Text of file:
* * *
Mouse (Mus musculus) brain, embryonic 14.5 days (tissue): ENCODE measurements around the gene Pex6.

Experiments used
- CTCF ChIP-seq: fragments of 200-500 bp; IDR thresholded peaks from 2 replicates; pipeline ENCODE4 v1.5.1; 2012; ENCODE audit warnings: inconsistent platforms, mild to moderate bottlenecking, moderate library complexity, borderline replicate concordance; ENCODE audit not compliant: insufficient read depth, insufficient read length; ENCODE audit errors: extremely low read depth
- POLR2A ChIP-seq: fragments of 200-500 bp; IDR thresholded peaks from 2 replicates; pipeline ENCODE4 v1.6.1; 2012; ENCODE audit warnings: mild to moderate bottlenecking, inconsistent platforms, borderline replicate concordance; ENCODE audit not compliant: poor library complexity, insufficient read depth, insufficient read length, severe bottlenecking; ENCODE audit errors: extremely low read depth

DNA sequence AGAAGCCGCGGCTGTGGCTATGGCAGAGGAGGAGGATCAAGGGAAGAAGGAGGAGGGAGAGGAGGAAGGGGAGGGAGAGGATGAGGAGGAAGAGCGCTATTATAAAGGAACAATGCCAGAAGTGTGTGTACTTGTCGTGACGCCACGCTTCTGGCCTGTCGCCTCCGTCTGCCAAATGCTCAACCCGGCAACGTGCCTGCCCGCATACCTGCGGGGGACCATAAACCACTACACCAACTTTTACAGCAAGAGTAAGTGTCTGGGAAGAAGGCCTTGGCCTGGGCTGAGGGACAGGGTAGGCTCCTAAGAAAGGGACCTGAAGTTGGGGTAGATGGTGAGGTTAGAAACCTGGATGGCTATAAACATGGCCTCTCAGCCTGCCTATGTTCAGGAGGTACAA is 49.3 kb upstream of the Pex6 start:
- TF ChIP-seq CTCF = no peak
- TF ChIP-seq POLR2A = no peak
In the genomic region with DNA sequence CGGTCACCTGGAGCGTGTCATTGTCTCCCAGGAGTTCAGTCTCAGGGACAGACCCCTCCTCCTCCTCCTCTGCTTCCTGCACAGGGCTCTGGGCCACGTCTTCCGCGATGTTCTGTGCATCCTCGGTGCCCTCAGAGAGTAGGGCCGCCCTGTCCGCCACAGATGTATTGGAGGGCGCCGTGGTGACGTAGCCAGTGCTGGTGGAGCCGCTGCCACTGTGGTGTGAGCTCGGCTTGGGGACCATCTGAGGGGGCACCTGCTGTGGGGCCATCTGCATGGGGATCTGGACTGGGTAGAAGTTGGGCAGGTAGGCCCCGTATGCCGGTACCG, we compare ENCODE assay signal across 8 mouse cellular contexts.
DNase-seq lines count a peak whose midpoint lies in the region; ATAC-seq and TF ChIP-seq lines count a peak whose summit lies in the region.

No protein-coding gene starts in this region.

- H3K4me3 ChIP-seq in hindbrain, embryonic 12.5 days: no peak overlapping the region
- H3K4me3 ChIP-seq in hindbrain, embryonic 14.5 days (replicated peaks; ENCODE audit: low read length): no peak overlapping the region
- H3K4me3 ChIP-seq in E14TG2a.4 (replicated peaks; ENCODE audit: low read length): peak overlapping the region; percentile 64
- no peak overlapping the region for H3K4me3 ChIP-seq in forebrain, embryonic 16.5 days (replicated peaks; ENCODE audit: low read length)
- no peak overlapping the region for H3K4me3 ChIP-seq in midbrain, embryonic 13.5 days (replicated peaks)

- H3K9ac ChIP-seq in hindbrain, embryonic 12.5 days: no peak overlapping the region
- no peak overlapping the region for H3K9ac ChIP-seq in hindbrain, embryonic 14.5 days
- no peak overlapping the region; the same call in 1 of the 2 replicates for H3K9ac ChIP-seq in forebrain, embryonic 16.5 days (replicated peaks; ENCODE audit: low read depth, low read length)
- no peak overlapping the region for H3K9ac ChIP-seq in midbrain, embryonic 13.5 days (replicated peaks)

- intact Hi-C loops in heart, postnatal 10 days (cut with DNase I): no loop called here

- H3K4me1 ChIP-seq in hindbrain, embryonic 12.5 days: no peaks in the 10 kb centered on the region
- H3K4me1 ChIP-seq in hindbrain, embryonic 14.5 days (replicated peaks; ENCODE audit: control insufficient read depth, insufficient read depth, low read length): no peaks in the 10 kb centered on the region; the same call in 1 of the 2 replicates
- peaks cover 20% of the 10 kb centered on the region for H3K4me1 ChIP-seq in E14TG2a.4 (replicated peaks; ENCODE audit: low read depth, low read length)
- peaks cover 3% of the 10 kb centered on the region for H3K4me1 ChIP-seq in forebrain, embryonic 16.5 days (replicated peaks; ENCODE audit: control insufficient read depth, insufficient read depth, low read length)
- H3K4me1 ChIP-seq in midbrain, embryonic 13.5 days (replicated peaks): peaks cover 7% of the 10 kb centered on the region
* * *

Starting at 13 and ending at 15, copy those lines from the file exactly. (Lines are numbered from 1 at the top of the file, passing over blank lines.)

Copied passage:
- H3K4me3 ChIP-seq in E14TG2a.4 (replicated peaks; ENCODE audit: low read length): peak overlapping the region; percentile 64
- no peak overlapping the region for H3K4me3 ChIP-seq in forebrain, embryonic 16.5 days (replicated peaks; ENCODE audit: low read length)
- no peak overlapping the region for H3K4me3 ChIP-seq in midbrain, embryonic 13.5 days (replicated peaks)